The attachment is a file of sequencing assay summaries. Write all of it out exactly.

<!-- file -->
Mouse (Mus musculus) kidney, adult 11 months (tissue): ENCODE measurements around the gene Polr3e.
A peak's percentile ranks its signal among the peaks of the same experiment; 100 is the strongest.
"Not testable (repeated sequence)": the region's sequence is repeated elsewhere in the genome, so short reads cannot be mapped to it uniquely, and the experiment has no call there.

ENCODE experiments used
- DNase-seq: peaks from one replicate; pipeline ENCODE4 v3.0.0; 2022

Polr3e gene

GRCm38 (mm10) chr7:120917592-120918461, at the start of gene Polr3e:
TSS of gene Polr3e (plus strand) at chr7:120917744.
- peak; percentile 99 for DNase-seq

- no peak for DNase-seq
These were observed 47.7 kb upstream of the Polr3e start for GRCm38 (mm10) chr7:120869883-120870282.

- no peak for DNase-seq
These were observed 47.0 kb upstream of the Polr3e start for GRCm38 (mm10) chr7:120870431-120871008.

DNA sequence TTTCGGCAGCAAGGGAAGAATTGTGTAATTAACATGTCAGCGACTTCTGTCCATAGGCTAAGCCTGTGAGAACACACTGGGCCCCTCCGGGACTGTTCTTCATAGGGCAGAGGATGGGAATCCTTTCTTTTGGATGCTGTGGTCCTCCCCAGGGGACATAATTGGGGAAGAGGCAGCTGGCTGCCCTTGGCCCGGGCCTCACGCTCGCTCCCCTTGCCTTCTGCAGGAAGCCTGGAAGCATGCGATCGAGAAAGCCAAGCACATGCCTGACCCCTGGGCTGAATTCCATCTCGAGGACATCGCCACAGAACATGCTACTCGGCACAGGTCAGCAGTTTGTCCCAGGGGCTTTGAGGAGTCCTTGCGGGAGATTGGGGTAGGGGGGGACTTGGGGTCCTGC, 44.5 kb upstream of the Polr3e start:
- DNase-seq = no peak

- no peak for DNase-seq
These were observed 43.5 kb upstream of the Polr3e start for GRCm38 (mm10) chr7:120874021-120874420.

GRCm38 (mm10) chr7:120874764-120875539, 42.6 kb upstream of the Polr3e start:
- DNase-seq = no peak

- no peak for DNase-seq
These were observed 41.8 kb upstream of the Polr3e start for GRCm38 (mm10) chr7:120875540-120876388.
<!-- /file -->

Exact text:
Mouse (Mus musculus) kidney, adult 11 months (tissue): ENCODE measurements around the gene Polr3e.
A peak's percentile ranks its signal among the peaks of the same experiment; 100 is the strongest.
"Not testable (repeated sequence)": the region's sequence is repeated elsewhere in the genome, so short reads cannot be mapped to it uniquely, and the experiment has no call there.

ENCODE experiments used
- DNase-seq: peaks from one replicate; pipeline ENCODE4 v3.0.0; 2022

Polr3e gene

GRCm38 (mm10) chr7:120917592-120918461, at the start of gene Polr3e:
TSS of gene Polr3e (plus strand) at chr7:120917744.
- peak; percentile 99 for DNase-seq

- no peak for DNase-seq
These were observed 47.7 kb upstream of the Polr3e start for GRCm38 (mm10) chr7:120869883-120870282.

- no peak for DNase-seq
These were observed 47.0 kb upstream of the Polr3e start for GRCm38 (mm10) chr7:120870431-120871008.

DNA sequence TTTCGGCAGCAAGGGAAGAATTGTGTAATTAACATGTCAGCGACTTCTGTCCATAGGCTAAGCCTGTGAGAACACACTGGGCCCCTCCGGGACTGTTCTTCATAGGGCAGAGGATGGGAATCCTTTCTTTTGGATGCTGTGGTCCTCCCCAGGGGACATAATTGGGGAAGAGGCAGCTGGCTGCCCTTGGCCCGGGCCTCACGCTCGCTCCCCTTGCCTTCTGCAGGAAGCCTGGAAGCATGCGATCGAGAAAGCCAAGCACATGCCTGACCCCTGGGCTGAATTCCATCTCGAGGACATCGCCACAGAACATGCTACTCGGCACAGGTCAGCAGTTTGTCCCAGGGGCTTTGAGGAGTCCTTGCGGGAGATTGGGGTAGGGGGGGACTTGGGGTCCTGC, 44.5 kb upstream of the Polr3e start:
- DNase-seq = no peak

- no peak for DNase-seq
These were observed 43.5 kb upstream of the Polr3e start for GRCm38 (mm10) chr7:120874021-120874420.

GRCm38 (mm10) chr7:120874764-120875539, 42.6 kb upstream of the Polr3e start:
- DNase-seq = no peak

- no peak for DNase-seq
These were observed 41.8 kb upstream of the Polr3e start for GRCm38 (mm10) chr7:120875540-120876388.